Hackers Steal 68 Million Dropbox Passwords

It seems a regular occurrence that an online service provider is hacked and the corresponding user data either made public or at least obtained by those performing the hack. Dropbox, the popular cloud storage solution, is the latest to be reported with over 60 million user account details found online. The data includes Dropbox account passwords, although in an amended form where known algorithms are used to alter the passwords when they are stored.

Dropbox is reporting that the issue relates to a security breach in 2012 which it disclosed at the time, and says that it has forced a password reset on accounts that haven’t had a password change since then. It hasn’t disclosed how many accounts have had an enforced password reset though. Dropbox has changed the password storage protocols it uses a number of times since the 2012 breach in an attempt to improve the security of user data. The compromised data hasn’t yet been reported as being available on known marketplaces, but of course that doesn’t guarantee that it won’t be used maliciously. This Dropbox issue also follows security breaches of a similar scale on Twitter and LinkedIn accounts earlier in 2016.

As a user, it’s easy to consider only the account that has been potentially compromised. Regardless of whether or not you store private and important information in Dropbox, it’s not unusual for users to use the same password across a number of services. So a compromised password for one service or account could be granting open access to a number of others. It’s common for hackers to try using the same password to log into other services, so they may be able to access much more than you initially realize.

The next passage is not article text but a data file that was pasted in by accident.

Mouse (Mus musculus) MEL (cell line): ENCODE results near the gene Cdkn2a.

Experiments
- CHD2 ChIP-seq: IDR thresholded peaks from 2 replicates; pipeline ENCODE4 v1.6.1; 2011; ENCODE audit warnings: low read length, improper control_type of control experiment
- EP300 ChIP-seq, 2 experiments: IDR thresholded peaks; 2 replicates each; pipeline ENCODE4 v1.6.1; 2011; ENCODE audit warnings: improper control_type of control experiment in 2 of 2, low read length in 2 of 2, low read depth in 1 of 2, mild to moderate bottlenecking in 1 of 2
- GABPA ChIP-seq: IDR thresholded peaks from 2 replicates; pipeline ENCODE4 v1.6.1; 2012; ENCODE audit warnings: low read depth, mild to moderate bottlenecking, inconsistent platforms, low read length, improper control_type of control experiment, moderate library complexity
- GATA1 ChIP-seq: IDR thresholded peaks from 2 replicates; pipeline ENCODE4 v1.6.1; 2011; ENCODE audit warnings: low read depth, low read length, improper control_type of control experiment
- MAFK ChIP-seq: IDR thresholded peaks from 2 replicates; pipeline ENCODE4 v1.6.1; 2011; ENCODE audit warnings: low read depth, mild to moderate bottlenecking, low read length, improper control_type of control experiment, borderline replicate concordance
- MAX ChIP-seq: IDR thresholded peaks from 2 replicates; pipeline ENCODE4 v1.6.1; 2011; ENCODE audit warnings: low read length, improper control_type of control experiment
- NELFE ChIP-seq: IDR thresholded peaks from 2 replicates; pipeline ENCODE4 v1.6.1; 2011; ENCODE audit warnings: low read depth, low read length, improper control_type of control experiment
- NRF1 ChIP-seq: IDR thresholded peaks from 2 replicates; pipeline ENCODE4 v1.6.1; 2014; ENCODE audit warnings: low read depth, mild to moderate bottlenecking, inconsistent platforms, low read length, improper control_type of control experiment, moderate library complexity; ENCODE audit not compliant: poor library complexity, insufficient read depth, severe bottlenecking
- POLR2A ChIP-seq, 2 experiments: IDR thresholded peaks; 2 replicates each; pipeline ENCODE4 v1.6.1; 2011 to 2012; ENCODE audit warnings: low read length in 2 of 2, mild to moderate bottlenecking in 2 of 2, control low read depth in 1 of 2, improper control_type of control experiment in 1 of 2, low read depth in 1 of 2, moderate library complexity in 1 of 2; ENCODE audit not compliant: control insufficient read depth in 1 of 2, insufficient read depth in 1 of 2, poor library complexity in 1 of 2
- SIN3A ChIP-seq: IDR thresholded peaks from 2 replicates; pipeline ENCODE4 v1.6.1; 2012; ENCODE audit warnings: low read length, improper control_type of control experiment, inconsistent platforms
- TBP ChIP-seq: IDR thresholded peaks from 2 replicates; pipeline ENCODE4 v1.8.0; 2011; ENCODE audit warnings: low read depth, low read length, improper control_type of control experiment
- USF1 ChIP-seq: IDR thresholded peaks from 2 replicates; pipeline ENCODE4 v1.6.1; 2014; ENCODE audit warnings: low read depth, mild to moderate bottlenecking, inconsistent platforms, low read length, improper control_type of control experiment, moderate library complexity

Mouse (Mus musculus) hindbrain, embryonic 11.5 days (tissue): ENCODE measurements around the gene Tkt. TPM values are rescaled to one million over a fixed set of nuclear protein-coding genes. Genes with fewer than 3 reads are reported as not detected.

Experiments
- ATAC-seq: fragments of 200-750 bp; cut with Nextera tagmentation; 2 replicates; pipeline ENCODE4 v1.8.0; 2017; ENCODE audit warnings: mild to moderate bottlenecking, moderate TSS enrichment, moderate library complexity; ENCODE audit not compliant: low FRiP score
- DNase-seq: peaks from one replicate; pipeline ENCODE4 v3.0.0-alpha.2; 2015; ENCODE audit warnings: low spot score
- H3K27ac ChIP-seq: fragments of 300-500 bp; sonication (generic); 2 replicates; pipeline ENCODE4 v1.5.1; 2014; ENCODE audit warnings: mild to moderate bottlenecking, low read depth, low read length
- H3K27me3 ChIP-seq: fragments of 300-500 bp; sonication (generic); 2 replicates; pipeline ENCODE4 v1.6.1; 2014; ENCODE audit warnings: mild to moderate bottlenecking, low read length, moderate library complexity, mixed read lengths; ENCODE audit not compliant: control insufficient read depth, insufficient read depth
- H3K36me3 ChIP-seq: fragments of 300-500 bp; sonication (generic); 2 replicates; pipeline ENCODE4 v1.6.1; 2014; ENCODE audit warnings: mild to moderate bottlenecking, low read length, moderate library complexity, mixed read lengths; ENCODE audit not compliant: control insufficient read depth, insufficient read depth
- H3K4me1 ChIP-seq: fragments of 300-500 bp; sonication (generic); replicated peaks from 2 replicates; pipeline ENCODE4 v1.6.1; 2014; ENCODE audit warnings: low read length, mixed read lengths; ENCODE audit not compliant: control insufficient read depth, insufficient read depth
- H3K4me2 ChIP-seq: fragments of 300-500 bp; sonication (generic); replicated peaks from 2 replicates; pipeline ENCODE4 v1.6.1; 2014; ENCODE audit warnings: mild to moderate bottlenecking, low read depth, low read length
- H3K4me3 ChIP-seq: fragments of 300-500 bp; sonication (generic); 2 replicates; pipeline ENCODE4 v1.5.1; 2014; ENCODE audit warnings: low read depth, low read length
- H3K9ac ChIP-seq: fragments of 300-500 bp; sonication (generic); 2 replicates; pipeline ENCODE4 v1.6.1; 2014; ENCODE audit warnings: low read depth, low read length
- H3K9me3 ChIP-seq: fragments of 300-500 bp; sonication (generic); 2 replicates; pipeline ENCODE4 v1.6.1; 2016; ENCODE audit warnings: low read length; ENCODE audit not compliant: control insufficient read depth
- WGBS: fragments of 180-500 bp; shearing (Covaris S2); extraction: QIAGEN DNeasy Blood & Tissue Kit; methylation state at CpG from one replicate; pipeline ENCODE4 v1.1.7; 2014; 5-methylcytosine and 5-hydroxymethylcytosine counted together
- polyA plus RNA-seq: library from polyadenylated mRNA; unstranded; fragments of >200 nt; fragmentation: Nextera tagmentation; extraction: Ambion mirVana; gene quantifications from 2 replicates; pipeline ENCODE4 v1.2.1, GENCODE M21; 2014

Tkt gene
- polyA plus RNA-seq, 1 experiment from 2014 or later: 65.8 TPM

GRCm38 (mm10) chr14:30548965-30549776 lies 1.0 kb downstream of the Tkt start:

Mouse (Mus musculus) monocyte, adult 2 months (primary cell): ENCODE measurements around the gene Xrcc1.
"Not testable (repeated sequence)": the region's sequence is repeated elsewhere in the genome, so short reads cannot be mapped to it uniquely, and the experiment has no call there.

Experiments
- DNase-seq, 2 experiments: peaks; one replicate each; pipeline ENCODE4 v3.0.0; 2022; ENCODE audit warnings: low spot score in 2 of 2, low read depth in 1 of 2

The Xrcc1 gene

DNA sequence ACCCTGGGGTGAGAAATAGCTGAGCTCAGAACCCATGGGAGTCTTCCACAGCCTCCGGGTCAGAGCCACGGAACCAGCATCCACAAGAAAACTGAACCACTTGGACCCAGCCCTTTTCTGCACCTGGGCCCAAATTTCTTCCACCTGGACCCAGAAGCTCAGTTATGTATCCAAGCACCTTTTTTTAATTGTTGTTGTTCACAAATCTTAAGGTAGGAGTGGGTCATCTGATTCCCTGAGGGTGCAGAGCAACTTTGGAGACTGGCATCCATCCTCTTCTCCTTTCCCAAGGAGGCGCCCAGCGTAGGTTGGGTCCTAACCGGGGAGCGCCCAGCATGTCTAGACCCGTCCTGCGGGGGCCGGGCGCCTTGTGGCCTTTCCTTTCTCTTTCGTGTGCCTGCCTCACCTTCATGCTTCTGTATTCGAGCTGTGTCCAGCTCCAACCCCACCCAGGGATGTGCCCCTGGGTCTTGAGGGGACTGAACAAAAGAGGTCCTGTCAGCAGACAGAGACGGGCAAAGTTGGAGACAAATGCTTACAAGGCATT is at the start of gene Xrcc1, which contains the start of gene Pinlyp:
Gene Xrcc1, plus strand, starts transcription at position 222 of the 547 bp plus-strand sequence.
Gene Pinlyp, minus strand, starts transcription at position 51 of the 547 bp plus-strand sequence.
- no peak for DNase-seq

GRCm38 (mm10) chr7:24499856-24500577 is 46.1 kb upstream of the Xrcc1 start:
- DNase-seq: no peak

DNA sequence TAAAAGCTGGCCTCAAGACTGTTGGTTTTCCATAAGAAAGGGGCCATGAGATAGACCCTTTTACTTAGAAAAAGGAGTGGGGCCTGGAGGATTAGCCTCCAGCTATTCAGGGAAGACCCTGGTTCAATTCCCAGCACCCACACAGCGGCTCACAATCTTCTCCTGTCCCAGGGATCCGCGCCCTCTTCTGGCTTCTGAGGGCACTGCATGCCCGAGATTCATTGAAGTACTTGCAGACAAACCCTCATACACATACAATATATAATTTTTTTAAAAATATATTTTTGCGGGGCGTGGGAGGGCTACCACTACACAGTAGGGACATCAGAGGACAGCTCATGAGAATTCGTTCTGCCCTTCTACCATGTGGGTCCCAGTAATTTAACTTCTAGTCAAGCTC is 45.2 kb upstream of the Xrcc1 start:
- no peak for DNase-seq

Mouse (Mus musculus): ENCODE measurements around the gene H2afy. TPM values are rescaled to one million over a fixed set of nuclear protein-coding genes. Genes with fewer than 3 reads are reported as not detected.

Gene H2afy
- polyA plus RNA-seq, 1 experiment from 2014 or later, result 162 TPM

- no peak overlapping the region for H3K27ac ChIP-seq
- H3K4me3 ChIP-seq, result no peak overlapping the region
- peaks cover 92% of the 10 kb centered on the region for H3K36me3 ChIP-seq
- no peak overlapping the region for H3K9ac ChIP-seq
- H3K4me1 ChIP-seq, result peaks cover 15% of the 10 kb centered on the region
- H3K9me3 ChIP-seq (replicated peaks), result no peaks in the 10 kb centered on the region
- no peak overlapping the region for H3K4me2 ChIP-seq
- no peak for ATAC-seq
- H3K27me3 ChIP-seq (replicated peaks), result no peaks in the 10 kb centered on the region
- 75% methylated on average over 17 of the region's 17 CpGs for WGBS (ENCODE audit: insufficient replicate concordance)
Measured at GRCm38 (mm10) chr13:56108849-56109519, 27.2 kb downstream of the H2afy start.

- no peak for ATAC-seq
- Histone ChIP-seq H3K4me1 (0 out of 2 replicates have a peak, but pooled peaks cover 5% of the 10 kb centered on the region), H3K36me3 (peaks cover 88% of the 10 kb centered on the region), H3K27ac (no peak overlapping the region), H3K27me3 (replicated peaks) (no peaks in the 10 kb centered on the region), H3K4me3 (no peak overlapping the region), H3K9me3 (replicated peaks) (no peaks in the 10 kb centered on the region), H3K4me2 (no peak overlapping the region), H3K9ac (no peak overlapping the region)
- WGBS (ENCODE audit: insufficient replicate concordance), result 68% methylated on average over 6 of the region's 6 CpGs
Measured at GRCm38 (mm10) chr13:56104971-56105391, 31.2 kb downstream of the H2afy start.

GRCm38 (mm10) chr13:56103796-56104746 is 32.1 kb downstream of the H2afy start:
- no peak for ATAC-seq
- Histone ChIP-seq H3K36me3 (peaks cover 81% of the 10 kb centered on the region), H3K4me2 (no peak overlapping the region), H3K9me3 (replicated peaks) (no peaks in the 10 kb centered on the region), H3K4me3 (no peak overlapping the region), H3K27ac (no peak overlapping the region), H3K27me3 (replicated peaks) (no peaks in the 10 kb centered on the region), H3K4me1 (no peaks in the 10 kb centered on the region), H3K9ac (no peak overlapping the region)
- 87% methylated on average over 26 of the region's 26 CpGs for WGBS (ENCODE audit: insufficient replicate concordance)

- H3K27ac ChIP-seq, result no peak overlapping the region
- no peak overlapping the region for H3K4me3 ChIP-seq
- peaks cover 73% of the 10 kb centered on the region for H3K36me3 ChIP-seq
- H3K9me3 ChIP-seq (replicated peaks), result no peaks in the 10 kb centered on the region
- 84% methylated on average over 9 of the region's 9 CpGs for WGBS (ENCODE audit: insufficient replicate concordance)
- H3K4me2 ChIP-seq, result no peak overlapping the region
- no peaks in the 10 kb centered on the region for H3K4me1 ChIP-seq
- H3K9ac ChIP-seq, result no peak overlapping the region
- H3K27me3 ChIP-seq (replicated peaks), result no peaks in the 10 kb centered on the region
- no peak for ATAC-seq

Password manager apps on Android such as LastPass and 1Password can be used to generate unique passwords, check for duplicates, store all your passwords as well as other private data, and use complex encryption to reduce the risk of a security breach. Two-factor authentication is another great security solution to enable where it is available, such as on your Google or Dropbox account, to ensure that more than just a password is needed for access.

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About the Author
Writer, photographer and gadget fan since the Commodore 64, Psion organizers and earliest cell phones. Born on the south coast of England with Scottish blood, I moved to Paris, then New York. A fan of Nexus phones, a good sci-fi epic, street photography and small soccer team called Raith Rovers. Quietly optimistic and full of ideas.